Psychedelic Amazonian Drug Might Ease Symptoms of Depression, Alcoholism

From - November 14, 2017

Psychedelic Amazonian Drug Might Ease Symptoms of Depression, Alcoholism

TUESDAY, Nov. 14, 2017 -- A powerful psychedelic drug out of South America might help battle both depression and alcoholism, a new British survey suggests.

Ayahuasca is a brew made from a combination of Amazonian plants, including the Psychotria viridis bush and the Banisteriopsis caapi vine, said study author Will Lawn. "It is thought to have been used for several hundred years by indigenous people in the Amazon," he said.

Lawn is a research associate with the clinical psychopharmacology unit at University College London.

Ayahuasca is also becoming more widely used recreationally in the United States by people seeking a cathartic "trip."

But after researchers questioned ayahuasca users, what was the bottom line on its effects?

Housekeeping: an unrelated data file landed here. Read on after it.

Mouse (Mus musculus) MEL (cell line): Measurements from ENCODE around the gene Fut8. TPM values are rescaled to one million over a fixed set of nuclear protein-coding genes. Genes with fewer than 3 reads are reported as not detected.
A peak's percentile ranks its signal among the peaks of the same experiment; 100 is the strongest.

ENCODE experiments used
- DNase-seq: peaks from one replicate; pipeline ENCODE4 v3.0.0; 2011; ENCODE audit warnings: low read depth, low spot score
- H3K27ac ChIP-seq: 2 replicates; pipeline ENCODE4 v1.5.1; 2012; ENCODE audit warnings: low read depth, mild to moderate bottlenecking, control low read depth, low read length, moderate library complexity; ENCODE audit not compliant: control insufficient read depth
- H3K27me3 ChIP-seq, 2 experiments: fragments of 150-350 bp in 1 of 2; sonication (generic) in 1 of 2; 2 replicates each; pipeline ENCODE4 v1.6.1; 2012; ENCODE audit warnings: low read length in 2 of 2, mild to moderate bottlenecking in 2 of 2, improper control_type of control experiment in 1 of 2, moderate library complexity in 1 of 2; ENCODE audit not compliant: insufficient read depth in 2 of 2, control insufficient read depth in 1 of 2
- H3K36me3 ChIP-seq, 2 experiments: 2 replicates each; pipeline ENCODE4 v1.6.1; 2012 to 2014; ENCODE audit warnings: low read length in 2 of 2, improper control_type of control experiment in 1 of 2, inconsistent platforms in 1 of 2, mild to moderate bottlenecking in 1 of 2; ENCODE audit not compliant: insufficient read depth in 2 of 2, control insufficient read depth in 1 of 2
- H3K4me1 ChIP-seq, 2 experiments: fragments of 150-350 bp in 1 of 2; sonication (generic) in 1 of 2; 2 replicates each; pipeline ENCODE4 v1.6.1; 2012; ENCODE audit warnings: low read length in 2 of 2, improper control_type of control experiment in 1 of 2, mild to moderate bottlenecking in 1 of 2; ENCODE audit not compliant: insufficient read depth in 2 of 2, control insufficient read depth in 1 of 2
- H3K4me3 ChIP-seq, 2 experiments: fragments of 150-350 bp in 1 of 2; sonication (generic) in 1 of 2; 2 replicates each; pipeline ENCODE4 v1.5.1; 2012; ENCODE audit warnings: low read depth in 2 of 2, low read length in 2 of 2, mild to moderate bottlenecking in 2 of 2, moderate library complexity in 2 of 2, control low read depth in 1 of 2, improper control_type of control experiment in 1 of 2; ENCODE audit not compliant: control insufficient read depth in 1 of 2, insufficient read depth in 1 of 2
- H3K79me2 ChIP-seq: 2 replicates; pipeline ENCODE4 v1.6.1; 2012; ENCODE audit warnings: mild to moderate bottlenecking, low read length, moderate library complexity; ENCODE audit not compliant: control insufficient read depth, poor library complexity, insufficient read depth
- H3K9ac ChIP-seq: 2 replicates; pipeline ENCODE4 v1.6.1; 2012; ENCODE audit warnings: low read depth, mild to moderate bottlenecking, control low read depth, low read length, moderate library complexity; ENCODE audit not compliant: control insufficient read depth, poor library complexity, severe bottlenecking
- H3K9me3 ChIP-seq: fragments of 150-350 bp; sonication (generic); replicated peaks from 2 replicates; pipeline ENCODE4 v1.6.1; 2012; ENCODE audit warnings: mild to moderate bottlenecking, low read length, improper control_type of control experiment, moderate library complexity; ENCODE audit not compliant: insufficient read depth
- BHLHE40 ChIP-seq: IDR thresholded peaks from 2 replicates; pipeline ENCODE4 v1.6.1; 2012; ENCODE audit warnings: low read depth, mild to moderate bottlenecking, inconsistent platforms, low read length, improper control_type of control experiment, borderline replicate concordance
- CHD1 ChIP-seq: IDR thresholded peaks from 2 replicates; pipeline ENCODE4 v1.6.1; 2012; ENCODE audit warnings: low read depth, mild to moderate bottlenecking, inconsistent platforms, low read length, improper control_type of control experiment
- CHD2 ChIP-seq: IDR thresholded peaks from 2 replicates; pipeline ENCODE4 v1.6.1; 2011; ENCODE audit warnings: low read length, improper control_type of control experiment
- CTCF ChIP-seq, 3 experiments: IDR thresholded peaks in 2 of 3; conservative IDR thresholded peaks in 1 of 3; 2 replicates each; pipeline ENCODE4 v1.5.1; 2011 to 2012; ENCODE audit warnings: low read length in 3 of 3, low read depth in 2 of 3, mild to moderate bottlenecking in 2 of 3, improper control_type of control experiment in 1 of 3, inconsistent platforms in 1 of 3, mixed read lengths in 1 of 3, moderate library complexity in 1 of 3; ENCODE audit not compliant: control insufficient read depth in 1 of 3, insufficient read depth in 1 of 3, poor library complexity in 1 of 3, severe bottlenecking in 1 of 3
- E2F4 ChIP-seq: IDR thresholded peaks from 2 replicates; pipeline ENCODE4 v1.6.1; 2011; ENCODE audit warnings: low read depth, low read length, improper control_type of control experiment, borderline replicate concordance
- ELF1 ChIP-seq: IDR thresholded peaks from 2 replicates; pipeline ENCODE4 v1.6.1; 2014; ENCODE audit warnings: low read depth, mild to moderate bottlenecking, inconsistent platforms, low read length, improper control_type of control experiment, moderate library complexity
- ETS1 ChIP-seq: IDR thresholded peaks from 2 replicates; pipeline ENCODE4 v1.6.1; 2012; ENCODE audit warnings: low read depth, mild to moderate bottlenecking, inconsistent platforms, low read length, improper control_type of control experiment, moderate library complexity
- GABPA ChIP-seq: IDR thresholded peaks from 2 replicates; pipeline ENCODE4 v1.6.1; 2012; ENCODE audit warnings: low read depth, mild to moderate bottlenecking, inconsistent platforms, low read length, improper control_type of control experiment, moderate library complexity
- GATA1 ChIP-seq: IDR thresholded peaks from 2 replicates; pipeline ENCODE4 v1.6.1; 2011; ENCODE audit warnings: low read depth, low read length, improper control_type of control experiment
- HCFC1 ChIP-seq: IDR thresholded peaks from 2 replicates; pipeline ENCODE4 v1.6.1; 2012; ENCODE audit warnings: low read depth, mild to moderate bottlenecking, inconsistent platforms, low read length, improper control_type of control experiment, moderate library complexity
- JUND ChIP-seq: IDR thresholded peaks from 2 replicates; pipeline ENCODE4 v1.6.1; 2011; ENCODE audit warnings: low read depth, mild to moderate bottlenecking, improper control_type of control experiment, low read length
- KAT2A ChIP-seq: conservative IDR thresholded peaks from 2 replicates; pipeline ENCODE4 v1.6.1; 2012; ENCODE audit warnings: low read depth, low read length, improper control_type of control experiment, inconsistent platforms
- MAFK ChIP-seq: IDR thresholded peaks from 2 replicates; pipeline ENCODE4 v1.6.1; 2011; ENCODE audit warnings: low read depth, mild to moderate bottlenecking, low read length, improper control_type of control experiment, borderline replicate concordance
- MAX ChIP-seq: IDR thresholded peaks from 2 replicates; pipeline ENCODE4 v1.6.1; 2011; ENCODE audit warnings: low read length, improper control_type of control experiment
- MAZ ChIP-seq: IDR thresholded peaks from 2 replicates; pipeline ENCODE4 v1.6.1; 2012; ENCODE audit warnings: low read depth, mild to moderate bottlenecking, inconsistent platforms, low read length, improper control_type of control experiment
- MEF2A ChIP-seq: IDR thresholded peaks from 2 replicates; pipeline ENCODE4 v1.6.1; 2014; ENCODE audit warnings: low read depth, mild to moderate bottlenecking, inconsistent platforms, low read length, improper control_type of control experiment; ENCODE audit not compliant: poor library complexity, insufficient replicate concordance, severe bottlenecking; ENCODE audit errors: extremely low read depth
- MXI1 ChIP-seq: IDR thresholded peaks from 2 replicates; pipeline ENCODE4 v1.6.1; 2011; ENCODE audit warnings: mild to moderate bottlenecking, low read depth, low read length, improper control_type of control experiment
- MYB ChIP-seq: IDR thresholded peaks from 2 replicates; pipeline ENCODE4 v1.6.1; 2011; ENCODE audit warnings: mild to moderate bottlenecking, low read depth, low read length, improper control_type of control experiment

"People who had used ayahuasca in the last year reported better well-being than comparison survey respondents," Lawn said. "Ayahuasca users also had lower problematic drinking than comparison drug users who had used LSD or magic mushrooms in the last year."

That said, psychiatrists and Lawn stressed the results did not come from a controlled trial, so the results should be viewed with caution.

"Our survey does not demonstrate a causal link between ayahuasca use and better well-being or more controlled alcohol consumption," Lawn noted. So "this data should not be used as evidence that ayahuasca can treat depression and problematic alcohol consumption."

Of the nearly 97,000 people polled in the study, only about 18,000 said they had experimented with either LSD or so-called "magic mushrooms," and a little more than 500 said they had tried ayahuasca.

"Bad trips" while on ayahuasca were relatively common, the study found. Among those who had tried both ayahuasca and LSD or magic mushrooms, more said that ayahuasca prompted these less pleasurable experiences. They also said they were less inclined to repeat the ayahuasca experience going forward.

But on the upside, in the year leading up to the survey, feelings of well-being were higher among ayahuasca users than among nonusers.

Compared with those who had tried either LSD or magic mushrooms, ayahuasca users were less likely to struggle with alcohol-related addiction problems, the study found.

The findings were published Nov. 9 in the journal Scientific Reports.

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